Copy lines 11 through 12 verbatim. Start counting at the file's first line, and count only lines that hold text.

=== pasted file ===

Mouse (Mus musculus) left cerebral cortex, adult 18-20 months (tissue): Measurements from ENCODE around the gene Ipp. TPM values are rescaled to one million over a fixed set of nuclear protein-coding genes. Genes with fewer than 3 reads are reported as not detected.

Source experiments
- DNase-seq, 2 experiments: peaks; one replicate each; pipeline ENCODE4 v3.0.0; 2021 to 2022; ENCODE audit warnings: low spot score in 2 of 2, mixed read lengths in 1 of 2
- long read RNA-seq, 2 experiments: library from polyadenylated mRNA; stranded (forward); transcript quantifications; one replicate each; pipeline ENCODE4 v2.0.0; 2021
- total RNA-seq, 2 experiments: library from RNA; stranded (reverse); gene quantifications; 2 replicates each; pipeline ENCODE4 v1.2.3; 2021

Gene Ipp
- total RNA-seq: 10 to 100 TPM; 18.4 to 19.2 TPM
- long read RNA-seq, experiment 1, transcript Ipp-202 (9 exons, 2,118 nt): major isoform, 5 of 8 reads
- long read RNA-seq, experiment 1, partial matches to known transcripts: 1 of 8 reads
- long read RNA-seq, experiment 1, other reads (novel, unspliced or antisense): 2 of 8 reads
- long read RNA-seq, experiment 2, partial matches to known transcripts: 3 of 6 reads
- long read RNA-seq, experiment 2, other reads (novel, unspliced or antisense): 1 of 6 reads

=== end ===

- long read RNA-seq, experiment 2, partial matches to known transcripts: 3 of 6 reads
- long read RNA-seq, experiment 2, other reads (novel, unspliced or antisense): 1 of 6 reads